The Blue Moon

A blue moon is one where there are two full moons in a calendar month.

Its a concept created by mans (womans?) organisation and the development of the Calendar over hundreds of years, there were and still are different calendars according to different religions, but basically we all (all around the world) use the same calendar for the ordinary everyday-world and business in the majority of places. Our calendar has ‘developed’ by people and been handed over by law from various empires all the way from before the Roman Empire over thousands of years and its measured the length of the year in days by the movement of the Sun, and months measured by the division of the year. Eclipses (and later computers) have checked the information by observation calculation and checking those ‘predictions.’ 

A Blue Moon means for most people something that doesn’t happen very often, something that’s out of the ordinary; but in the Astronomy ordinary world it means that there are two full moons in one ‘calendar’ month.

In the old days a Blue Moon was very important eg. if you were paid by, or paying employees (agricultural workers?) at the full moon in the month, or lending or borrowing from one moon to the next, or collecting or paying rent! Nowadays its a kind of soulfull music kind of idea and doesnt have much significance.

More interestingly thinking of Calendars while one of the greatest adjustments was taking place decided on by really clever medieval mathmaticians in the Middle Ages (the late 1500’s) Wollaton Hall was being built – at the same time that the Council of Trent and the Pope at the time were taking and deciding these important Calendar decisions (1582) that have resulted in our modern Calendar today. They were deciding what Calendar tweeks were needed around the time Francis Willoughby had commissioned the Hall – it was built from 1580-1588, Francis Willoughby in 1580 inherited from his gfather/uncle who was a ‘Knight of the Body’ and executor to the will of Henry vii (the same Willoughby or another was executor to Henry viii!) it was a matter of the gravest concern at the time (1582) to reconcile the Calendar dates with the Sun, Moon and Stars and decide on a sensible calculation that would last for millenia. Countries and Christian religions were and sometimes still are, debating the accuracy and ‘facts’ while other religions have their own calculations and celebrations – none of which happily, use the Blue Moon concept!  They decided on the Calendar we have today and gradually it was accepted across the Christian Countries and the world.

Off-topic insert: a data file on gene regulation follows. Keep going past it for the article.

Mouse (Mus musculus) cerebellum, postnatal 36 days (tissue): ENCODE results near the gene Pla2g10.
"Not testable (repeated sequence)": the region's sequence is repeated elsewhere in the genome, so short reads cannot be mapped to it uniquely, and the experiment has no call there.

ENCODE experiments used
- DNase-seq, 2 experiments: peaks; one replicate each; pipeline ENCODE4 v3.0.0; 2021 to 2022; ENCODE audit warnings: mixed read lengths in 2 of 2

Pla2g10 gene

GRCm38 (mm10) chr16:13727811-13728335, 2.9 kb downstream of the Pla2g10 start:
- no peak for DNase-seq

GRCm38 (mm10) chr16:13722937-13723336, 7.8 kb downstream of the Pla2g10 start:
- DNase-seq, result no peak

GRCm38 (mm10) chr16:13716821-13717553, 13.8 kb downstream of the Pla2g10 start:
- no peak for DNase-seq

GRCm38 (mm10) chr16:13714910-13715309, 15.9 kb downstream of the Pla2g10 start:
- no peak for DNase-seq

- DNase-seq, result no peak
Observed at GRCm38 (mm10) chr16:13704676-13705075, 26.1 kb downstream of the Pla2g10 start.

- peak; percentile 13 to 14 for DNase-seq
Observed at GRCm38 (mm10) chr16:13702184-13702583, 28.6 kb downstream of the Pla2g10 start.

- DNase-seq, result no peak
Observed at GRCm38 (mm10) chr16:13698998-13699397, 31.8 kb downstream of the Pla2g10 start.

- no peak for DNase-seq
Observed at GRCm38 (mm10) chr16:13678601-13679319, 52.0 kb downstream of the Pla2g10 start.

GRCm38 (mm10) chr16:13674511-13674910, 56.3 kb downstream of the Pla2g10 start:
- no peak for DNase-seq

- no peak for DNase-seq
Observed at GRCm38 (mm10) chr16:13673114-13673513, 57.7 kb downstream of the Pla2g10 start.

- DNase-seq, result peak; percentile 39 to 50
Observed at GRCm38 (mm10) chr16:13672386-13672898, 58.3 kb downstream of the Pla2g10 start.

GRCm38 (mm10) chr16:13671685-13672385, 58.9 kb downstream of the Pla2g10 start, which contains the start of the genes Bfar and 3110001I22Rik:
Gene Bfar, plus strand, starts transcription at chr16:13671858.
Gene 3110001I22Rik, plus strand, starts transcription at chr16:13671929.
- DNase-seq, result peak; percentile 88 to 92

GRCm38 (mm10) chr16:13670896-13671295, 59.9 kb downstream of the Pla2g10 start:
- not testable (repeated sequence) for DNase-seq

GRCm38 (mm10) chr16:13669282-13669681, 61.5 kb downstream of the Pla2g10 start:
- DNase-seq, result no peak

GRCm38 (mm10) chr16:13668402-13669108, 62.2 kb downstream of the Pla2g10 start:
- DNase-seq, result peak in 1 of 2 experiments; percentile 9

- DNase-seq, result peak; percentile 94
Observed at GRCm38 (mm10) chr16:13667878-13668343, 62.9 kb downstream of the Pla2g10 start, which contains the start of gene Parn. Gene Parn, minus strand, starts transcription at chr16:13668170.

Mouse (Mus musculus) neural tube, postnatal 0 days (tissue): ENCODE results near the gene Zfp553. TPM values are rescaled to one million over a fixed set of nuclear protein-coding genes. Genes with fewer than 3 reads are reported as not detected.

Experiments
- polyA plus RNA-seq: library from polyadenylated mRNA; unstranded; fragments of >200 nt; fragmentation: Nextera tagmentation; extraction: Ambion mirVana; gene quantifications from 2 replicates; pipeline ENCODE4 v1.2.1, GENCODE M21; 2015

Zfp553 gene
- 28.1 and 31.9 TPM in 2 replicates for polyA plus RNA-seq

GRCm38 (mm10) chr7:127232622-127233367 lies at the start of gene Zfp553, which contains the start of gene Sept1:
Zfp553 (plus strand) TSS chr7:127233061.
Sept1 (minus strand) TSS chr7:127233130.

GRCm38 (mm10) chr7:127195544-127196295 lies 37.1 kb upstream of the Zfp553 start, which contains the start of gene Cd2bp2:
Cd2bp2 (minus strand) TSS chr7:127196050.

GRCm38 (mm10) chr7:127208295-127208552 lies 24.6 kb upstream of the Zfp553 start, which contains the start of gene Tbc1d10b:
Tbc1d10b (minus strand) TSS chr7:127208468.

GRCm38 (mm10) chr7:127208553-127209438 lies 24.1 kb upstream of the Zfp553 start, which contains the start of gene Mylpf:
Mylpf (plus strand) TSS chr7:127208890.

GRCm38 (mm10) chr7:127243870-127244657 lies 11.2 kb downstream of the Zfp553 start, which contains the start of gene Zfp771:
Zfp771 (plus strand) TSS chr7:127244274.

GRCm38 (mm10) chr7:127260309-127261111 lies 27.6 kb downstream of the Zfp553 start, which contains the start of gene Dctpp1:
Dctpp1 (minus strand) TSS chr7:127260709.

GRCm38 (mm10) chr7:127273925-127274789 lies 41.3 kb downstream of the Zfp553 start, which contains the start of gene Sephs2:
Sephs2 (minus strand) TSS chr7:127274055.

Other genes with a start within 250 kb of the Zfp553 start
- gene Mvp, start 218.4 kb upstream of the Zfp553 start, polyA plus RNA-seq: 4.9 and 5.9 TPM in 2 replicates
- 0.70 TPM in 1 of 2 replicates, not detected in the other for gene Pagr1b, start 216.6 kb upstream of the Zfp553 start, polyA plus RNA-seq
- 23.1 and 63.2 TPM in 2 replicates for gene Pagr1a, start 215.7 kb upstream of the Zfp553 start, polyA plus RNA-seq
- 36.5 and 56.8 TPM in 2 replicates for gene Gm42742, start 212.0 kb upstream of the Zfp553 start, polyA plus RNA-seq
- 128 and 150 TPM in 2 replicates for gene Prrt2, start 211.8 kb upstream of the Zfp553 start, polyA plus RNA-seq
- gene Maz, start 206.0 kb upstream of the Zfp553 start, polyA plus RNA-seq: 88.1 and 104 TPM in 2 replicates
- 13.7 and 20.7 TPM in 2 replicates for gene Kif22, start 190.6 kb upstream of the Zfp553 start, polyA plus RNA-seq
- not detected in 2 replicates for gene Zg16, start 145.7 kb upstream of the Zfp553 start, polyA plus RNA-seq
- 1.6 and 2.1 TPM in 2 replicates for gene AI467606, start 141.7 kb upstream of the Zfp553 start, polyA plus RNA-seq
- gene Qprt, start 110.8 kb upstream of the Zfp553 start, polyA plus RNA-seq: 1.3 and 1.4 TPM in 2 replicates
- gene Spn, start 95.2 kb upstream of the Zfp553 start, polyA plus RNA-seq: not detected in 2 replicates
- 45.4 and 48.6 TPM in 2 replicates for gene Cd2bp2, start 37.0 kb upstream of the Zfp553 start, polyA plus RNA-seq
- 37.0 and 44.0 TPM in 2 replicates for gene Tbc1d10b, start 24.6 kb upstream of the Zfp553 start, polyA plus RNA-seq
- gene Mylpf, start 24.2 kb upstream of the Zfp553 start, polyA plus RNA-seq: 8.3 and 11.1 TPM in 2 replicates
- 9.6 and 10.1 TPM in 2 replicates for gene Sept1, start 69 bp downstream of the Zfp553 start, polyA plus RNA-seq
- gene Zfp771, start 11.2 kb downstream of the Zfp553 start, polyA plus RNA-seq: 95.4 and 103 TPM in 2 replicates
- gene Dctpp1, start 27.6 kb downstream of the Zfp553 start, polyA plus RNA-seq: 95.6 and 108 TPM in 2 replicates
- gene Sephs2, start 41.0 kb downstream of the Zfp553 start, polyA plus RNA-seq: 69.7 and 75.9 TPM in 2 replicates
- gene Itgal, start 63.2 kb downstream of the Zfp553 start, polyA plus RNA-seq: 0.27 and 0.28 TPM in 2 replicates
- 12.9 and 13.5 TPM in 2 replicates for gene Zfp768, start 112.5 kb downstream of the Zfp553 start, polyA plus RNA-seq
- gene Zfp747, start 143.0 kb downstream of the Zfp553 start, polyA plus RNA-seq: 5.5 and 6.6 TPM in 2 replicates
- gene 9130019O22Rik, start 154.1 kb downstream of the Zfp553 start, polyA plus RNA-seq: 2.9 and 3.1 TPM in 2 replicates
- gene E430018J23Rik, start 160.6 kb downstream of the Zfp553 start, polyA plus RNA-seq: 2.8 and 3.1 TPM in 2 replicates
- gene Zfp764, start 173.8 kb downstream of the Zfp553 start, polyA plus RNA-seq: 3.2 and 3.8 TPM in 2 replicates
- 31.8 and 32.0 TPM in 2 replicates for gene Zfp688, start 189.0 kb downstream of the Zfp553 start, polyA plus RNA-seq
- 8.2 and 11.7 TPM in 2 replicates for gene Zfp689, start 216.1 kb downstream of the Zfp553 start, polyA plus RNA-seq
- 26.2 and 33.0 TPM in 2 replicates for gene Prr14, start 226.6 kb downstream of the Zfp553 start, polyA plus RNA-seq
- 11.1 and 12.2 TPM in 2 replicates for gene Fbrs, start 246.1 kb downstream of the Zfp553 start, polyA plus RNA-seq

When the Spanish Armada turned up in 1588 they sailed in a formation of the Moon to try to say England was out of date and hadnt taken the,Roman Catholic Calendar updates and wasnt working to the same day-date as Catholic countries (‘old’ and ‘new’ style)

We can even check today in the Moon and Sun cycles (Star Party, which constellation is rising) against our Calendar, and with the cycle of eclipses if we are patient enough over 19 years and in the ‘right’ location and check to see if our agreed timing system indeed  brings the cycle back round on the ‘predicted’ (calculated) day and an eclipse happens. Or just count fron one Full Moon to the next to find the next full moon!!

More interestingly for curious people is to consider if there may possibly be clues in the Hall architecture, to those important decisions in the 1580s – maybe its the Prospect room to allow observations of the night sky!

There was a working Sundial in the formal gardens of the Hall for years and years, its still there but perhaps Nottm Council would be kind enough to put the Sundial time marker back on the plinth- its important! Thanks.

Incredibly complicated Calendar history here…

Sorry the link is soooo complicated!! and the post a little ‘geeky’ but its fascinating!

This entry was posted in Around the Year, Astronomy, Astronomy Event, Astronomy Info, Big Wide World, History, History Stuff, Interesting History glimpses, Interesting internet 'stuff', Monthly Events, Possible projects, Wollaton Hall. Bookmark the permalink.

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